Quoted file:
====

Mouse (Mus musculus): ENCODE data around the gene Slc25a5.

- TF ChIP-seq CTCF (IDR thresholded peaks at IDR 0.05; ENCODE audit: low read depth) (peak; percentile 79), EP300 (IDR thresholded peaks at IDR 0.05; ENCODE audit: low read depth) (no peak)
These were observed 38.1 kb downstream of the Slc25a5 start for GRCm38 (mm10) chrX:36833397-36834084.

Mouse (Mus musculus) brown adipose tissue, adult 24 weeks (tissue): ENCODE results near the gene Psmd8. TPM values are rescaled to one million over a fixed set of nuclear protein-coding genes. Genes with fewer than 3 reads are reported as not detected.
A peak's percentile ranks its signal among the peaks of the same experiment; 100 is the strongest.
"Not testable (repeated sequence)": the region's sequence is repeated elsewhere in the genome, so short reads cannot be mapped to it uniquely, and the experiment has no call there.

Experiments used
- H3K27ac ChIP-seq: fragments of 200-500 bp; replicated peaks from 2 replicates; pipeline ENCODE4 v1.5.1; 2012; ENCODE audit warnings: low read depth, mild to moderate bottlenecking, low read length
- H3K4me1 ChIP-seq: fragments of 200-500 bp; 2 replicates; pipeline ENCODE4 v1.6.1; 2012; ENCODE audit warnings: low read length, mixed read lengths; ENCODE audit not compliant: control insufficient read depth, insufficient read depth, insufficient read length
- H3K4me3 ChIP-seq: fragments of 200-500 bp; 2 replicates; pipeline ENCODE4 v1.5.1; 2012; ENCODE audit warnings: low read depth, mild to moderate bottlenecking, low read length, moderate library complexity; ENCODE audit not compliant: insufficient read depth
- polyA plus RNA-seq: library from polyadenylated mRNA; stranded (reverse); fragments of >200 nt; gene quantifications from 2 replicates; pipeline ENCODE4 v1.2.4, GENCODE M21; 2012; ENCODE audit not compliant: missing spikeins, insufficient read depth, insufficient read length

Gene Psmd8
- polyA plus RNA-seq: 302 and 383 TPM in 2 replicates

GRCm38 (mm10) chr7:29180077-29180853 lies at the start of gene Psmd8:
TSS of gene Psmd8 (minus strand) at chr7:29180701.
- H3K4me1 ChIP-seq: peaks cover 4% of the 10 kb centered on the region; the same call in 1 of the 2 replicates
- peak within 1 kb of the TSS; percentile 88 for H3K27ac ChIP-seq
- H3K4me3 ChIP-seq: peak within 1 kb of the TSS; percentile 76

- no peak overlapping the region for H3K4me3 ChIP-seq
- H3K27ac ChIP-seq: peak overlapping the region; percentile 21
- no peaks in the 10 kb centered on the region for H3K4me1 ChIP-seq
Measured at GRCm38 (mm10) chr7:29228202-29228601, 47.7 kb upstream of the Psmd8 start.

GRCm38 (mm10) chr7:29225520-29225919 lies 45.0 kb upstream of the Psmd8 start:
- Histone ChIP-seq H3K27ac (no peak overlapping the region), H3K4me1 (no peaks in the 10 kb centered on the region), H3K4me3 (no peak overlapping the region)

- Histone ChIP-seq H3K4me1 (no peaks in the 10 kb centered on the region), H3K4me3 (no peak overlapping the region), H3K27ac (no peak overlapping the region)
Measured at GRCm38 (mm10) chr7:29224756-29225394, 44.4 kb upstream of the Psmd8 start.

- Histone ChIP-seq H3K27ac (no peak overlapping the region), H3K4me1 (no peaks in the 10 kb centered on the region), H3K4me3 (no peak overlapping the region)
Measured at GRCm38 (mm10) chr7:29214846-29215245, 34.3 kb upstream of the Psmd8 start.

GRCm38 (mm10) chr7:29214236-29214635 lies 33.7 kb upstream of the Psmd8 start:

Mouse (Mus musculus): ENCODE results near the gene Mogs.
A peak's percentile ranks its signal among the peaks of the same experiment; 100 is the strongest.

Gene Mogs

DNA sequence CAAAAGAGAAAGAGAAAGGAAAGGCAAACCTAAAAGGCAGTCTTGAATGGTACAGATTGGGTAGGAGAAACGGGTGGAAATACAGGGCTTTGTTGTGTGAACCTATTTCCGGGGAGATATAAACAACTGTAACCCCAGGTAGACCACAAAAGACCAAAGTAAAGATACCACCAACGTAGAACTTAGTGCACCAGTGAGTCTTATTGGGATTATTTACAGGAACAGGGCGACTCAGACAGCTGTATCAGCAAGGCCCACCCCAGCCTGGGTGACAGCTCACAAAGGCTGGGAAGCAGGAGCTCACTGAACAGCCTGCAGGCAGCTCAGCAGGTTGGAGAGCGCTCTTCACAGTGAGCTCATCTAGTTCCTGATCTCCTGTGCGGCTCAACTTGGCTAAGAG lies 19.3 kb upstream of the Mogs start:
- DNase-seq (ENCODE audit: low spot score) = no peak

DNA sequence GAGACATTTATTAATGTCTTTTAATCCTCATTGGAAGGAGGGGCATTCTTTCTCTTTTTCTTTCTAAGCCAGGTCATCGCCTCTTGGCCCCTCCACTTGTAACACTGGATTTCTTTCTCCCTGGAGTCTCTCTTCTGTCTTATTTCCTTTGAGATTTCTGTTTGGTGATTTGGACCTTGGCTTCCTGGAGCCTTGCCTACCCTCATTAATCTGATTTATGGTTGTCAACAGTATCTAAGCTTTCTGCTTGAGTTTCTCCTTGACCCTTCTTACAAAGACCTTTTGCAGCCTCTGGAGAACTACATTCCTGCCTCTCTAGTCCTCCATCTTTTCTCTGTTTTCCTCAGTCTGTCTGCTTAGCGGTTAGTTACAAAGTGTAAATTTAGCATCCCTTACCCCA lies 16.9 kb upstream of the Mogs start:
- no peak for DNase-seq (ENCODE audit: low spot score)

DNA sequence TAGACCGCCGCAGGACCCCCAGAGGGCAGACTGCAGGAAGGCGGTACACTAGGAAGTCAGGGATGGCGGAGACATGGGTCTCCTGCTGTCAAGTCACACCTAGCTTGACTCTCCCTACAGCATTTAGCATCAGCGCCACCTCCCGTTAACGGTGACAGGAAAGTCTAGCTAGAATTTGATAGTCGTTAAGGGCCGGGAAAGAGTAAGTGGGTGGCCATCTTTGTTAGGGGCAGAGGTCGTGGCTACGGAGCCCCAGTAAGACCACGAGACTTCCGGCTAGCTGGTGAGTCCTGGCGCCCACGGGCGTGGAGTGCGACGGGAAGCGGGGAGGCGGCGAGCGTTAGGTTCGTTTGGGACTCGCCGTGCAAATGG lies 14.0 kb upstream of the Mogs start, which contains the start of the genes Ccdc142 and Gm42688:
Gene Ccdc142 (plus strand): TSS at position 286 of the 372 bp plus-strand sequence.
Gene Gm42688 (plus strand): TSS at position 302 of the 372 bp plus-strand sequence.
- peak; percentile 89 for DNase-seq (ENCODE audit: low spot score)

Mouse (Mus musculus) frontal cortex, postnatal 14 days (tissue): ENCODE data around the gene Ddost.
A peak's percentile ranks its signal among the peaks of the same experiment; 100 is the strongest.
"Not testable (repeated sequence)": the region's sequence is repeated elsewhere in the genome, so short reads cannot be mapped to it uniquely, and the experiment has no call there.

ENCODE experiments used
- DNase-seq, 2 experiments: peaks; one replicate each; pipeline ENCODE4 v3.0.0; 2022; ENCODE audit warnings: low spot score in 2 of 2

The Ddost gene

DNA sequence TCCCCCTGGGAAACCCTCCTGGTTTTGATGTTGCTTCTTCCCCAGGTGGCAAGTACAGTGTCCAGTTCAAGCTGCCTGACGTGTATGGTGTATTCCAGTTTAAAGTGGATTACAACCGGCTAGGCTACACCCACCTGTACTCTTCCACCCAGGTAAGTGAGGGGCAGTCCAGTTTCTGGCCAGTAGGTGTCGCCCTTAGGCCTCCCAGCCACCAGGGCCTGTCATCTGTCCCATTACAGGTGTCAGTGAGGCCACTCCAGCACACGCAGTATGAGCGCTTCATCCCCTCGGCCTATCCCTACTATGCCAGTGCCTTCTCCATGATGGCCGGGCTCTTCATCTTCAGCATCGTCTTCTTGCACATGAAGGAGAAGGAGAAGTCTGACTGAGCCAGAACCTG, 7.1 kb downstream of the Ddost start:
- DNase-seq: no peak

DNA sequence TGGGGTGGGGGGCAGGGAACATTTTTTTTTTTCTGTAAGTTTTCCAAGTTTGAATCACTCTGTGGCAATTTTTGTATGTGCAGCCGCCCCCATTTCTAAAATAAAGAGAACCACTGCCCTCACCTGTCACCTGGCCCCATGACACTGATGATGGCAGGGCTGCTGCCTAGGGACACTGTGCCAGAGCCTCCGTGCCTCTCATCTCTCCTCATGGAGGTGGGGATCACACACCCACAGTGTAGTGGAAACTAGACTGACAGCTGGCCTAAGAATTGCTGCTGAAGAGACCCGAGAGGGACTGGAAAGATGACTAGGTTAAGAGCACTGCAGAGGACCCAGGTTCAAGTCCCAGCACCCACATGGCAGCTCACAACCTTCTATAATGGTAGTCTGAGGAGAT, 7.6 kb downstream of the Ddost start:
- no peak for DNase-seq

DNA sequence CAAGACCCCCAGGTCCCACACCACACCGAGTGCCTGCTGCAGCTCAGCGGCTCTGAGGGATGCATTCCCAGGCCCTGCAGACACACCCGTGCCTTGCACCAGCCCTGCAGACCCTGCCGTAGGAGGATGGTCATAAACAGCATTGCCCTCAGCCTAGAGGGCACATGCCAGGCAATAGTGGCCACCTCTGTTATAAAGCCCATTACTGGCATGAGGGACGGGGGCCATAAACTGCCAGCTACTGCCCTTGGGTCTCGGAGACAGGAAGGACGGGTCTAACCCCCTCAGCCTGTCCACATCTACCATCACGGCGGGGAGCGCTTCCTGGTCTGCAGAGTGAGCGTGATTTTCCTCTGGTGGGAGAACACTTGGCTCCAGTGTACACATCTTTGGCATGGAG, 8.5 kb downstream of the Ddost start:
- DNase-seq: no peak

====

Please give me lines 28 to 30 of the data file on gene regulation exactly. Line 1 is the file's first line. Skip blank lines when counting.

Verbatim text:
Measured at GRCm38 (mm10) chr7:29214846-29215245, 34.3 kb upstream of the Psmd8 start.

GRCm38 (mm10) chr7:29214236-29214635 lies 33.7 kb upstream of the Psmd8 start:

Mouse (Mus musculus): ENCODE results near the gene Mogs.